November 8th, 2010

dont care

new student

Seeking advice or resources on tutoring teenagers who:
  • have been diagnosed with an anxiety disorder
  • are "resistant" to tutoring

I am a psych major and an anxiety sufferer myself which is why this should be a good fit, but I'm new to tutoring. 
anger

(no subject)

Quick poll:

What is more annoying between the two:

A.) Neighbor who has car alarm sensitive to motorcycle exhaust noise. It goes off every morning because he lives next door to a guy with a Harley that drives it every day.

B.) The fact that he arms it at night, and when it goes off in the morning he disables it from inside the house without going outside to look.

I mean, best time to rob this guy would be in the morning when the motorcycle drives by.
Nom nom nom nom

Damn four-eyes

I turned 40 a while back, and decided that I could finally do away with my youthful, prideful attachment to my once-better-than-perfect vision.  Any time I had to squint at something, I used to remind myself that once upon a time, I could read freeway signs the instant they crested the horizon.  My joke back then was that, where 20/500 vision is legally blind, I had 500/20 vision.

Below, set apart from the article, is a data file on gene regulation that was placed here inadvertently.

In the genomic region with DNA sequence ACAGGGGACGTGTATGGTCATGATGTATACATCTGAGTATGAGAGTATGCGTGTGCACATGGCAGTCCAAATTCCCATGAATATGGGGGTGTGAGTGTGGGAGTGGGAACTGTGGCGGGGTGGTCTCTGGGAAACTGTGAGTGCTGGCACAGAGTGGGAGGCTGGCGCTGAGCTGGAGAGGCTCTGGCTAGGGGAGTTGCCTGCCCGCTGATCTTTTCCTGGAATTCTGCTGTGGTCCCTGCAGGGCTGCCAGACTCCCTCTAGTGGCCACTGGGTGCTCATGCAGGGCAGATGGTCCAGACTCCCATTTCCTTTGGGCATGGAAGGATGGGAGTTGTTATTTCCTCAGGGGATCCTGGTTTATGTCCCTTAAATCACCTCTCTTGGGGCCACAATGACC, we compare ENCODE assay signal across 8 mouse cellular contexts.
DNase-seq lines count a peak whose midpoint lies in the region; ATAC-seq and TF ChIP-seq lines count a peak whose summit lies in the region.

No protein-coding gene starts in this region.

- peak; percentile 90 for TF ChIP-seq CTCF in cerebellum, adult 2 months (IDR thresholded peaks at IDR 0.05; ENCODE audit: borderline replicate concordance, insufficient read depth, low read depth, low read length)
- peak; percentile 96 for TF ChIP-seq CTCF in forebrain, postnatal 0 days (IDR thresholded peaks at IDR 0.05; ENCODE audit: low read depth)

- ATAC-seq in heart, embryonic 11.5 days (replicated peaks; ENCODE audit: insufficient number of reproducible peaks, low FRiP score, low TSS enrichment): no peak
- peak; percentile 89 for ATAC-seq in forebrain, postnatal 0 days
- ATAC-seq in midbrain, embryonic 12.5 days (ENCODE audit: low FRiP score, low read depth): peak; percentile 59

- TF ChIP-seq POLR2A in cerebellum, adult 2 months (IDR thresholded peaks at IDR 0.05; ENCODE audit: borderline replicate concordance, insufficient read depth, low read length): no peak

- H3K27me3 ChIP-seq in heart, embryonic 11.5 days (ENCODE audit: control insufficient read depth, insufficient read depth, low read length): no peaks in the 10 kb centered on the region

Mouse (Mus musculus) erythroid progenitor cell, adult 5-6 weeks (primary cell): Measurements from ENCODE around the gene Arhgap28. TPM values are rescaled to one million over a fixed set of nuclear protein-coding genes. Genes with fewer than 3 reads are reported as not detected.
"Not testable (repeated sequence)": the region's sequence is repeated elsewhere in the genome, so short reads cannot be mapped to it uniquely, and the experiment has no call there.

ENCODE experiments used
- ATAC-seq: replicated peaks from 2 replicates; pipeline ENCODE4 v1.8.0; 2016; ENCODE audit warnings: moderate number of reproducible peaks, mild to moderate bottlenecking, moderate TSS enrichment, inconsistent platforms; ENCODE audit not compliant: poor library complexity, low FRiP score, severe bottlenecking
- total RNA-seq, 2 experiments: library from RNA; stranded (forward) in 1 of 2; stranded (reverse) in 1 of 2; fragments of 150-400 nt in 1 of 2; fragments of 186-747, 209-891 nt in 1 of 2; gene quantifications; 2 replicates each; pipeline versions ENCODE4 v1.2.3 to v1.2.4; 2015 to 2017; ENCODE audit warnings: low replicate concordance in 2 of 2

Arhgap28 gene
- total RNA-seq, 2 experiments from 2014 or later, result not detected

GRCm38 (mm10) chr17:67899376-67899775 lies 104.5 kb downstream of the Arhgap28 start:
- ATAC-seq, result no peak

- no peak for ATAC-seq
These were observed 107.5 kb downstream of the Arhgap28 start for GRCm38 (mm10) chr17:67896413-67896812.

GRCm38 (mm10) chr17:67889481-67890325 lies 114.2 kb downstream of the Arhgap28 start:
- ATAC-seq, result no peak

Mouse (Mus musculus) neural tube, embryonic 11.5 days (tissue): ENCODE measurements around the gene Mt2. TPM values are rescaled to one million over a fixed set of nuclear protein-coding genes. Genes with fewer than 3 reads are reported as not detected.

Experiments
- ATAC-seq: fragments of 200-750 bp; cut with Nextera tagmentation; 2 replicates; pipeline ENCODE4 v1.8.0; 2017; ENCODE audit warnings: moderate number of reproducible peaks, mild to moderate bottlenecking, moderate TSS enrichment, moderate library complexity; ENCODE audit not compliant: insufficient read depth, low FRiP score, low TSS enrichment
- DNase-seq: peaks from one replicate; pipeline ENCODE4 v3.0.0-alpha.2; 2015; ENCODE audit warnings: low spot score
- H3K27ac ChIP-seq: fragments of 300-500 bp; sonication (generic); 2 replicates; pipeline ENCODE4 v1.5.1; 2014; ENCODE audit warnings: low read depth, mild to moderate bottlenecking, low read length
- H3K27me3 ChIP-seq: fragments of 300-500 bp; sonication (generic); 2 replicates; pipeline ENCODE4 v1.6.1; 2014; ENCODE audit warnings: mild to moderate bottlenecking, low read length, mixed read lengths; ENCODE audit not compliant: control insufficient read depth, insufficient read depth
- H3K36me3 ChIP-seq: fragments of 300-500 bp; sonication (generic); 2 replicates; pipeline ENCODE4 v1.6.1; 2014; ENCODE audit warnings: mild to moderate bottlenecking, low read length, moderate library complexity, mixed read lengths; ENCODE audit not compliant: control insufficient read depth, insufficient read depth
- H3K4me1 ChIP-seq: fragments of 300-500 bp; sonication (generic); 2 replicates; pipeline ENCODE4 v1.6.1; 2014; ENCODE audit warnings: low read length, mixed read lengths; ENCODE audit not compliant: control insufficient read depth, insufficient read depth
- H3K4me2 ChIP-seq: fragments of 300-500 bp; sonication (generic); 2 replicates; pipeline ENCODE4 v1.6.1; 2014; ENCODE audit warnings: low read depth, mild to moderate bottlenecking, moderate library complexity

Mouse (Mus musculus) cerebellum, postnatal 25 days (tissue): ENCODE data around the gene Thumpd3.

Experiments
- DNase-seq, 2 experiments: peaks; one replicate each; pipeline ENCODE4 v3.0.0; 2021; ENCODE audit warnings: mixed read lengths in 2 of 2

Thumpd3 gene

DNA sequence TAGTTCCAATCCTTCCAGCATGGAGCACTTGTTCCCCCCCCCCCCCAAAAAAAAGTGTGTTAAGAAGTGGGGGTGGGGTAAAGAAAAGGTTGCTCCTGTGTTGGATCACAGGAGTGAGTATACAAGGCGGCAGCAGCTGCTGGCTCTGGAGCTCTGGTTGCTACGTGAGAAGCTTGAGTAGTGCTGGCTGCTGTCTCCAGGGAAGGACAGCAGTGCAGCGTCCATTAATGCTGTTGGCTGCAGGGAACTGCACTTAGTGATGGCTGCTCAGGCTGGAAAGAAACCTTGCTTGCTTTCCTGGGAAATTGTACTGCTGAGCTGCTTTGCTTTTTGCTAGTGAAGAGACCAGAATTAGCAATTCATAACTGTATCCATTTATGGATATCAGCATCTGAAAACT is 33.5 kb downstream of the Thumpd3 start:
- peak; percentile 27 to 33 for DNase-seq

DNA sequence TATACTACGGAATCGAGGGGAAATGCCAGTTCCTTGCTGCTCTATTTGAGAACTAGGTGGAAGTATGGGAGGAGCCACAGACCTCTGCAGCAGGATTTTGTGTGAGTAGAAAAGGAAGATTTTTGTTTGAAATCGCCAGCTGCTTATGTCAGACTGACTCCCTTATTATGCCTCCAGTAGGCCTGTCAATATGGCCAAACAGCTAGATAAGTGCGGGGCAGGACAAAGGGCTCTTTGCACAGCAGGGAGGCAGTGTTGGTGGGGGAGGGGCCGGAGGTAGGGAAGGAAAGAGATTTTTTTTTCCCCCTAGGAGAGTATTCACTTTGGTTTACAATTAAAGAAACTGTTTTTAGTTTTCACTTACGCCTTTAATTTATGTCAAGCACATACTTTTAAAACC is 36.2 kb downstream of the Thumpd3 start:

But alas, starting a few years ago, while the distance stuff is still pretty great, the up-close stuff causes me to squint and wince and, since I work in front of a computer all day, get headaches.  So I finally went out and got a prescription and I'm currently wearing my stylish new reading glasses.

In some ways, it's definitely better, but I definitely see a parallax effect as I move my head, and it's a bit disconcerting.  The opto I bought these from said that's normal, so I guess it is, but I wanted to find out from y'all... do you ever get used to that "swimmy" thing that goes on as you move your head when wearing glasses, or is it always going to be noticeable?